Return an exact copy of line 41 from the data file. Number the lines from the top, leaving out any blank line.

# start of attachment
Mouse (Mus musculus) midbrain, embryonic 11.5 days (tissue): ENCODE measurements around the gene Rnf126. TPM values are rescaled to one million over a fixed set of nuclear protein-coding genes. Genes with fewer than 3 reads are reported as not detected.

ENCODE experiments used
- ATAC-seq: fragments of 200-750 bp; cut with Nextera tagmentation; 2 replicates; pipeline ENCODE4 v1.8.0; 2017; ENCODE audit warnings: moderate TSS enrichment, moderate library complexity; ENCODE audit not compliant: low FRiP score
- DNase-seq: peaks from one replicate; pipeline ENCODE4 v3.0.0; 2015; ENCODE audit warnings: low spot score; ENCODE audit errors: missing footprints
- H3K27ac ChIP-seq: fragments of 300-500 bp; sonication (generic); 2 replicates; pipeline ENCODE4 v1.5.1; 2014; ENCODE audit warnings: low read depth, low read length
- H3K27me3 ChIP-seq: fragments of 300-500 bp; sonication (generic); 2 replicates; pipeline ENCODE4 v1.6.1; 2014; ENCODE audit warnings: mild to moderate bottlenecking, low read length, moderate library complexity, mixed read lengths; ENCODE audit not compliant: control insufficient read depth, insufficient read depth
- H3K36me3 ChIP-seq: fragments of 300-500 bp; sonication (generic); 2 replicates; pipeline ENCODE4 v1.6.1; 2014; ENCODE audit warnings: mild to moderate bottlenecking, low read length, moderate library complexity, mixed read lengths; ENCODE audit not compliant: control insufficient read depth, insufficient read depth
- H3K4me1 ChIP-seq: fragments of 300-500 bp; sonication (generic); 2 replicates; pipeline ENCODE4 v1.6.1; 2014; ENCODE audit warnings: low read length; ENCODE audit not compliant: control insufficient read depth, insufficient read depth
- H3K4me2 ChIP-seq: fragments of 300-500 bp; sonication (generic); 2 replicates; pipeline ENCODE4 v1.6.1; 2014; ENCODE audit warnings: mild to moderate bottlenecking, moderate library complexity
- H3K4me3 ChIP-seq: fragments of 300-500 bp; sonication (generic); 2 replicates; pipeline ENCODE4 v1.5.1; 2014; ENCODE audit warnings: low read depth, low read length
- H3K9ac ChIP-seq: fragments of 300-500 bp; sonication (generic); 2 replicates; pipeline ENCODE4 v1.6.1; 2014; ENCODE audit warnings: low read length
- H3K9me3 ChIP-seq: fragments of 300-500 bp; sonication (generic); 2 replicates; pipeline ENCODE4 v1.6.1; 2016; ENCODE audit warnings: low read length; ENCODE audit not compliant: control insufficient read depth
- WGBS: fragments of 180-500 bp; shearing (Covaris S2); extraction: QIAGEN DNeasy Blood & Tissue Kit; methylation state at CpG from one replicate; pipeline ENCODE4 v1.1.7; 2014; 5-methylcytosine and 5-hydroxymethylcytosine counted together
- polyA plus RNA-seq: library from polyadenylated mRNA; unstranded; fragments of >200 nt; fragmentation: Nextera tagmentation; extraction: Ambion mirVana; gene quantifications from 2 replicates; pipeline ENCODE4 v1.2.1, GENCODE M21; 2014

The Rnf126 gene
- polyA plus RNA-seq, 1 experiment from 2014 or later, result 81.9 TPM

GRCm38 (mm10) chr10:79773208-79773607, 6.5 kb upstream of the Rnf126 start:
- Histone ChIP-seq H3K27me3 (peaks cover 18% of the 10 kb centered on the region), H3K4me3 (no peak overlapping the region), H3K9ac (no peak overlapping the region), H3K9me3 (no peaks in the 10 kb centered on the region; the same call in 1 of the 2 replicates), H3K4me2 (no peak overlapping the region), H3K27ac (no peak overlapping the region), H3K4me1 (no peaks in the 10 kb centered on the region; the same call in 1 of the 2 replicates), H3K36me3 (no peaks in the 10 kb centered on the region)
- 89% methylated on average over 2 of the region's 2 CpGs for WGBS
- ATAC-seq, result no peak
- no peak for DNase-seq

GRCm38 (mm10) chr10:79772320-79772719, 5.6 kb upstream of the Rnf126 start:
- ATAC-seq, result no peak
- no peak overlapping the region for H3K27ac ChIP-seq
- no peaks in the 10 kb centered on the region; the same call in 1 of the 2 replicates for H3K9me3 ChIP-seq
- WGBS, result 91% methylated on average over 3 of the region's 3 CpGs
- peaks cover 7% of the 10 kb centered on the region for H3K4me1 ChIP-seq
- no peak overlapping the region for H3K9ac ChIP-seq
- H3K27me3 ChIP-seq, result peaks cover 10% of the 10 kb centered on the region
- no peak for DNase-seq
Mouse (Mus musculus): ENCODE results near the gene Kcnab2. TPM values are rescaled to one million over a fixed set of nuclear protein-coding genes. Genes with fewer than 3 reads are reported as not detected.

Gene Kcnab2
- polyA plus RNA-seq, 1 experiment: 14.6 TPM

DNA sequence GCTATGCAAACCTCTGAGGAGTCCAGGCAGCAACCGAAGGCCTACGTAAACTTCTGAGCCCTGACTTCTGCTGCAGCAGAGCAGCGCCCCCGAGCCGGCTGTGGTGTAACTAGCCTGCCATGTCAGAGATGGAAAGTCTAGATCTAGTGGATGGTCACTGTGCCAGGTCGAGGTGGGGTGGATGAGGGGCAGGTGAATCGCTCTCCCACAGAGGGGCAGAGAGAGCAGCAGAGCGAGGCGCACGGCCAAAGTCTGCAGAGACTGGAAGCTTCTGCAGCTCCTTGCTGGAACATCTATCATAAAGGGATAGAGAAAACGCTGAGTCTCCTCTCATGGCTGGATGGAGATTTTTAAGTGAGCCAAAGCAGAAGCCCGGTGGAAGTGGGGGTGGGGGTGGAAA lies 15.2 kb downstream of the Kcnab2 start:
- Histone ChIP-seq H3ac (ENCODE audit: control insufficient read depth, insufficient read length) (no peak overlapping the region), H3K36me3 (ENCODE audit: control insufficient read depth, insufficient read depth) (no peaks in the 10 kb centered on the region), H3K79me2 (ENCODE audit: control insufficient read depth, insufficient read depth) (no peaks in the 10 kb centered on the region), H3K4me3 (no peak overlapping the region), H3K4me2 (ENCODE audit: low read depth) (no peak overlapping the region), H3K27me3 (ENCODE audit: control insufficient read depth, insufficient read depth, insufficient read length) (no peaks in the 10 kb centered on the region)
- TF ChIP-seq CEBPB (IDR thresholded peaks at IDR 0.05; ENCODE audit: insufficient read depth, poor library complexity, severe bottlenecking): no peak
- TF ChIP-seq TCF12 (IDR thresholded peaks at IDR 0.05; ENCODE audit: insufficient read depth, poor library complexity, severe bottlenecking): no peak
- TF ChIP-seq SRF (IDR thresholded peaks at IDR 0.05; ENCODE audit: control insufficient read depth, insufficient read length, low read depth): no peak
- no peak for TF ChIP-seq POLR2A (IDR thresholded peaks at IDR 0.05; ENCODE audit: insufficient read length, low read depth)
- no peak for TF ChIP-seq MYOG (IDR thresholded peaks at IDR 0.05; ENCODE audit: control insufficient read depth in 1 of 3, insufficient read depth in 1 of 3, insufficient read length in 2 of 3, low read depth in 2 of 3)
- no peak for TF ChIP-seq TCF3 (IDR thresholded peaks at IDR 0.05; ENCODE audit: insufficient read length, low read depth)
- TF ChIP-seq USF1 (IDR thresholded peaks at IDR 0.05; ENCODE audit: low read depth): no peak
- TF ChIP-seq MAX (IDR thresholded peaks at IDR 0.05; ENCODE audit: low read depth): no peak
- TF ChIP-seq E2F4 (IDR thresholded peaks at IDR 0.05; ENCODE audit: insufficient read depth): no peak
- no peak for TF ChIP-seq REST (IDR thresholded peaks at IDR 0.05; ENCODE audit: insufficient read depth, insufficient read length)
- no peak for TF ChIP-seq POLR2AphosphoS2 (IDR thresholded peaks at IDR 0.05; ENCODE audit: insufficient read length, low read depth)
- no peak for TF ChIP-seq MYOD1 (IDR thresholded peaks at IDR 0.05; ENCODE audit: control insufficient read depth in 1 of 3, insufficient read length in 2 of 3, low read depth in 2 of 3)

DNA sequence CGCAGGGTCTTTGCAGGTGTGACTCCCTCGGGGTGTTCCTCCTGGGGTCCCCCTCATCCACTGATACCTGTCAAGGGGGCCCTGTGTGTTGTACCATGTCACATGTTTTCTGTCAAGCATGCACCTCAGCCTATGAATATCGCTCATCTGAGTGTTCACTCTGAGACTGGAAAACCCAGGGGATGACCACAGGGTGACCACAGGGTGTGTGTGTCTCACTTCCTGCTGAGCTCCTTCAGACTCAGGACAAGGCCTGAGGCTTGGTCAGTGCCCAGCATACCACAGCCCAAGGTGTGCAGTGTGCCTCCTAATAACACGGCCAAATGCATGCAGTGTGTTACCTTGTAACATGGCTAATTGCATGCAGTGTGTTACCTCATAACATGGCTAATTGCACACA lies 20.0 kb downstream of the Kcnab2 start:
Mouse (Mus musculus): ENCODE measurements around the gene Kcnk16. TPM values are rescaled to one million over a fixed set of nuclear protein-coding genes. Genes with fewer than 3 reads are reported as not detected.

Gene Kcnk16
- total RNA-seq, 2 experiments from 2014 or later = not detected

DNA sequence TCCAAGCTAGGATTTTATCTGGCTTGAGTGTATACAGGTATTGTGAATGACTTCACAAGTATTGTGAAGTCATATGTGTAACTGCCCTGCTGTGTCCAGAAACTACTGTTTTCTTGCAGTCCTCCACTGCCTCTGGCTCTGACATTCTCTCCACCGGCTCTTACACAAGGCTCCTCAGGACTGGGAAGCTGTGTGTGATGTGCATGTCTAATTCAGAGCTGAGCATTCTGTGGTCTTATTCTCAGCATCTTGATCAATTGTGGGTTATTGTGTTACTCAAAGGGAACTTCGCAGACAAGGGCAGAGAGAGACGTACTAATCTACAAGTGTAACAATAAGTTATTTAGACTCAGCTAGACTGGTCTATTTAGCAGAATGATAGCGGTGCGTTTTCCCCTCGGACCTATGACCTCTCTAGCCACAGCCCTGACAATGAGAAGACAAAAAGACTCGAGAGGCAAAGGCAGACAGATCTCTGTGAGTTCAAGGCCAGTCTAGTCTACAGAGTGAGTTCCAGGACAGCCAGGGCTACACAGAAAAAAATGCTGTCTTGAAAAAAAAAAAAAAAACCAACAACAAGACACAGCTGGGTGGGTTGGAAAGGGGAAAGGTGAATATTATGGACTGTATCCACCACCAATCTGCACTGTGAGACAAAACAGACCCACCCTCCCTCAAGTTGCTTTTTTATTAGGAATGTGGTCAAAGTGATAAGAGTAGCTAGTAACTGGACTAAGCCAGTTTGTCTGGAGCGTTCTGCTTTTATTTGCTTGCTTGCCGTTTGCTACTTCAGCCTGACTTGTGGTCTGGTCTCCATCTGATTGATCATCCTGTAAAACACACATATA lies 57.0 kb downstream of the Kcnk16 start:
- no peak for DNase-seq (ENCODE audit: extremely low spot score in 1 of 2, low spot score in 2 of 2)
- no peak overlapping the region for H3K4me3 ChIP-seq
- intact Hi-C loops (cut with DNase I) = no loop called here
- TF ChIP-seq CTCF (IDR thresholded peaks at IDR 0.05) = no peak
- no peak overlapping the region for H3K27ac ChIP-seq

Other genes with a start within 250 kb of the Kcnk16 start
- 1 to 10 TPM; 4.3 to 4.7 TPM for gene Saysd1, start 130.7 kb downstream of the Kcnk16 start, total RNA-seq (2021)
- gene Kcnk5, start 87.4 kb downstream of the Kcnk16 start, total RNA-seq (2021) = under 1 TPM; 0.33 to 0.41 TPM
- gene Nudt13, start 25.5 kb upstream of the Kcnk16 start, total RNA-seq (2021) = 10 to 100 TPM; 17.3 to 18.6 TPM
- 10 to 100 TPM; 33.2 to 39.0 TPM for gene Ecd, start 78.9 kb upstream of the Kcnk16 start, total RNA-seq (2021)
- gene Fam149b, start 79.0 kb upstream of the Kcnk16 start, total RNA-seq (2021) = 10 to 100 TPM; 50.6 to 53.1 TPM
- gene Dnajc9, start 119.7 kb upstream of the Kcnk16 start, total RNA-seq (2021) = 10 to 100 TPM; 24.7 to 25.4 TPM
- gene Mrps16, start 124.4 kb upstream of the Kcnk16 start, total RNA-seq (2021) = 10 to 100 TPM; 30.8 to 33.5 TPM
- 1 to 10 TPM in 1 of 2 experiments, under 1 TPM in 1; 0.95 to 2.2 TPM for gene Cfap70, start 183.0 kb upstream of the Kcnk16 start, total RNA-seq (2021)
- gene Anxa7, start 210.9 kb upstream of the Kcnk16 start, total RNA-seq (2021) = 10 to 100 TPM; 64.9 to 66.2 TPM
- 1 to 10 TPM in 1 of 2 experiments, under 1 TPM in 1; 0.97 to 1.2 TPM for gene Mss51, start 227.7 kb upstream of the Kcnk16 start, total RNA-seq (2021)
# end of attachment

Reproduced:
- no peak for TF ChIP-seq TCF3 (IDR thresholded peaks at IDR 0.05; ENCODE audit: insufficient read length, low read depth)